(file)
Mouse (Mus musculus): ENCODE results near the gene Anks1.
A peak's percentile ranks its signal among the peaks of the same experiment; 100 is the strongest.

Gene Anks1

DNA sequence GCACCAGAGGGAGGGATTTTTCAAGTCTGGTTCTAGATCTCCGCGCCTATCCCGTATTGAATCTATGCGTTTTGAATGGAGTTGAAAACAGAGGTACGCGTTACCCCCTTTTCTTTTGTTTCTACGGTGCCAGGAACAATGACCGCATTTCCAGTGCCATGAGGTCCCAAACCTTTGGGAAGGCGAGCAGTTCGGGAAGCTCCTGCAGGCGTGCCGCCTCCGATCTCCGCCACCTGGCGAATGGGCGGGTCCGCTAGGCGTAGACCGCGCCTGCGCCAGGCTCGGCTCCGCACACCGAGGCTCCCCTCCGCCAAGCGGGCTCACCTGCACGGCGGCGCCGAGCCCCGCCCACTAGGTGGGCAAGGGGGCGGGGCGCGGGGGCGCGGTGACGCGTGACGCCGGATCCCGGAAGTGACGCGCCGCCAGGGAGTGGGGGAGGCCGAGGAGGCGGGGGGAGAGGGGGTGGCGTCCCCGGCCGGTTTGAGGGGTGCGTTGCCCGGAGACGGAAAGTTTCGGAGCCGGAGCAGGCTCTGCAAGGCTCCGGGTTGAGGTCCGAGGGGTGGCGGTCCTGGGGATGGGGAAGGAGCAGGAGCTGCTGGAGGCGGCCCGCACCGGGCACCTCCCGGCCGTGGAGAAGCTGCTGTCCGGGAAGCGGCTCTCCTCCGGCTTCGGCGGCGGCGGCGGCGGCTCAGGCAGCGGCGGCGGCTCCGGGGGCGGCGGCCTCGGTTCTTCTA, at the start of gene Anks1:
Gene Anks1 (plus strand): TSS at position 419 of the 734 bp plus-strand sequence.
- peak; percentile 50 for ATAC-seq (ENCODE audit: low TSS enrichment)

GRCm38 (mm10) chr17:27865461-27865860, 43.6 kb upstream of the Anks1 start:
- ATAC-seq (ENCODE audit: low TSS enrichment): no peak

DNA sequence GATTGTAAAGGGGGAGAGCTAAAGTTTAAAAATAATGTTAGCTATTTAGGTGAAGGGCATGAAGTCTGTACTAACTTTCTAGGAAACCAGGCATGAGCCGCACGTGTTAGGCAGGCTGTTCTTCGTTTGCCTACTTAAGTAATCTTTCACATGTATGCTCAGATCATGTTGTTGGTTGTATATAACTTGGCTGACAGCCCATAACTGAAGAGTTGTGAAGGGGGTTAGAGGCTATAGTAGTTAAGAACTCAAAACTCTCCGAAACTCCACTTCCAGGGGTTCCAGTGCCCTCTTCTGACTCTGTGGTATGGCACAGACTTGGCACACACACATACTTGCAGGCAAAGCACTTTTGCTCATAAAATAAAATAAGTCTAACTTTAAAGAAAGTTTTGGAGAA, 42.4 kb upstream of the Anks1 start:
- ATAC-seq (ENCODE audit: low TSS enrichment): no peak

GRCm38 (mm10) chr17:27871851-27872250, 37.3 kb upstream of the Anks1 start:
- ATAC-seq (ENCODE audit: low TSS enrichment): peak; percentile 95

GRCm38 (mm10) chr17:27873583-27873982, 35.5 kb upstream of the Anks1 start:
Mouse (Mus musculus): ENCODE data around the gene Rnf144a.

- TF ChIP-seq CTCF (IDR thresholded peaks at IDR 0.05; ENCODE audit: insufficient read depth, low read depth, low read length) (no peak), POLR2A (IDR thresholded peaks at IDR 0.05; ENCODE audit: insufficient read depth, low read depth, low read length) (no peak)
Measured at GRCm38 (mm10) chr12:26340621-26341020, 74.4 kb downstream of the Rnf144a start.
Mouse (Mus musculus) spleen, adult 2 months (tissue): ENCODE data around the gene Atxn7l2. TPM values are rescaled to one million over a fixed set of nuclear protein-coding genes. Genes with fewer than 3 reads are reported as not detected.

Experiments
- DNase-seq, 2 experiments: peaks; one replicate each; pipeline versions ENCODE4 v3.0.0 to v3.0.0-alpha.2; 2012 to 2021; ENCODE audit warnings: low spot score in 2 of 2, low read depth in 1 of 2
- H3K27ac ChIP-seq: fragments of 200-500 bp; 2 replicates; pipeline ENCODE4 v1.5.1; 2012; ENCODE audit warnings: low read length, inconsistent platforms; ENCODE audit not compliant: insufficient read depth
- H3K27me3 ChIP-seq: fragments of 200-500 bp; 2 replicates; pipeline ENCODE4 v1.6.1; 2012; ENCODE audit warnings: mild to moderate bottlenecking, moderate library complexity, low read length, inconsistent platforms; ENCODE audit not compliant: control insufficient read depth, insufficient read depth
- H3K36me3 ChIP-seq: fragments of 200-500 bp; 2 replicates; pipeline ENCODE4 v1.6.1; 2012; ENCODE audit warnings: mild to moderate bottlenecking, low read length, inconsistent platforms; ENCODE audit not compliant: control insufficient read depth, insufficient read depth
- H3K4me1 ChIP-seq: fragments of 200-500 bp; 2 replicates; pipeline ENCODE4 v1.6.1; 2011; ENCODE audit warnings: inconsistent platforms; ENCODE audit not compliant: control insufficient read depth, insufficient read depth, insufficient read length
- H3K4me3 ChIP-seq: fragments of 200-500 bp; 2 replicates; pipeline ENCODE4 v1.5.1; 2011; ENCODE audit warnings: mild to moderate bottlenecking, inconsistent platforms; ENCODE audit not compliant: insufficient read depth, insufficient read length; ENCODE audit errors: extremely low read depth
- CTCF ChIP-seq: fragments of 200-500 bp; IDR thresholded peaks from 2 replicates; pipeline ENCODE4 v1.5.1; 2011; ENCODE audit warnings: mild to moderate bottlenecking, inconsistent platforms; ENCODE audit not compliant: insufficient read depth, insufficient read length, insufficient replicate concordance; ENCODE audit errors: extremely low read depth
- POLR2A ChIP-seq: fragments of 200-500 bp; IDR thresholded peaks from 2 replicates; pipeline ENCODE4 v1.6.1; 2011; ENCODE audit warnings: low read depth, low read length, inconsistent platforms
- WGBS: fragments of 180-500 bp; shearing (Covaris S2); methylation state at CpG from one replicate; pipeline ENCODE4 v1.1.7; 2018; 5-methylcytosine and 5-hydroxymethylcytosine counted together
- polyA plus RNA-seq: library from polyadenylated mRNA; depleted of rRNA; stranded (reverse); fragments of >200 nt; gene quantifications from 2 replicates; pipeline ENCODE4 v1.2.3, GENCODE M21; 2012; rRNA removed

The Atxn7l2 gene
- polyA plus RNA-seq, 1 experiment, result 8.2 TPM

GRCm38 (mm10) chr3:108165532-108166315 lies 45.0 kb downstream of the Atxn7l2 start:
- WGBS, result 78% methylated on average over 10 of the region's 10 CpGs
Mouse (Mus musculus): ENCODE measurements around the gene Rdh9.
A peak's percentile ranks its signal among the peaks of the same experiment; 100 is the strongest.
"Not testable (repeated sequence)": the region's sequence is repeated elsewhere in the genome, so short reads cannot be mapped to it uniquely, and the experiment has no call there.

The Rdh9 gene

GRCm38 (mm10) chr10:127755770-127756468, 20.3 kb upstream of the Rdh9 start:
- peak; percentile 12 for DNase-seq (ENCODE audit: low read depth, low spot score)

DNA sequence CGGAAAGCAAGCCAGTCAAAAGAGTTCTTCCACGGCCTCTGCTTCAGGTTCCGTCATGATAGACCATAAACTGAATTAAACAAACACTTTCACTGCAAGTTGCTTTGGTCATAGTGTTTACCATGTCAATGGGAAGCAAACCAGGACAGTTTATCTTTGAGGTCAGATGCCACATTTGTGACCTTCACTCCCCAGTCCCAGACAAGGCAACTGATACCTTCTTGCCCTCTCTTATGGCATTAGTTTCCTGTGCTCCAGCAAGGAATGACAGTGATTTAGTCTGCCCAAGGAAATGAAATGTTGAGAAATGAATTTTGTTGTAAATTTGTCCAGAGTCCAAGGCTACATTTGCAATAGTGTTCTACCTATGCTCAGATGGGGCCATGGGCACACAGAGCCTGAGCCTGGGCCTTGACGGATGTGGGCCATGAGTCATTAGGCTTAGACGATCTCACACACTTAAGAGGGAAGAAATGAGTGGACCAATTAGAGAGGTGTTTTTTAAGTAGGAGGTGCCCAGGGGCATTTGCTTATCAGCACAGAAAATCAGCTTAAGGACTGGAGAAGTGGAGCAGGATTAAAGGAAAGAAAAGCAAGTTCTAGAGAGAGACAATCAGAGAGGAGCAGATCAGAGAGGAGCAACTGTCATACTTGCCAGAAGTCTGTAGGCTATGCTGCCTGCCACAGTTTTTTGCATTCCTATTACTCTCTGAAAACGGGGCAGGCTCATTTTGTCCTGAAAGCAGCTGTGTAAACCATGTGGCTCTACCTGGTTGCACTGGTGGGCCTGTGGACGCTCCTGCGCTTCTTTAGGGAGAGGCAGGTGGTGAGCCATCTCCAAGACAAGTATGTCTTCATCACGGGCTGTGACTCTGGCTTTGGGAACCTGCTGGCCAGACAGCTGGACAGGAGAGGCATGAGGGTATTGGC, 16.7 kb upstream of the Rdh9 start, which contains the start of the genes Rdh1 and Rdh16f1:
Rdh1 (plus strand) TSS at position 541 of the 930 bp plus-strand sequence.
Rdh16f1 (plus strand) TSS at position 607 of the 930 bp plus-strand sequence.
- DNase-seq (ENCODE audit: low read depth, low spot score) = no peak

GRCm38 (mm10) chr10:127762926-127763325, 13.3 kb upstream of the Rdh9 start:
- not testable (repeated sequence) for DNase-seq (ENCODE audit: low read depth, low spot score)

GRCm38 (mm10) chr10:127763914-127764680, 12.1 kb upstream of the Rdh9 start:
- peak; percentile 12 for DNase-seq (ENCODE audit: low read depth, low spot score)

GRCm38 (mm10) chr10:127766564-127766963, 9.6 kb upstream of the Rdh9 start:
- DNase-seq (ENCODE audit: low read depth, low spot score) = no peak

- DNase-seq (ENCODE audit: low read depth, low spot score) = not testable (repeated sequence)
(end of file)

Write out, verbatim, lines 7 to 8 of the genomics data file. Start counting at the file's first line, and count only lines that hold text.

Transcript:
GRCm38 (mm10) chr17:27865461-27865860, 43.6 kb upstream of the Anks1 start:
- ATAC-seq (ENCODE audit: low TSS enrichment): no peak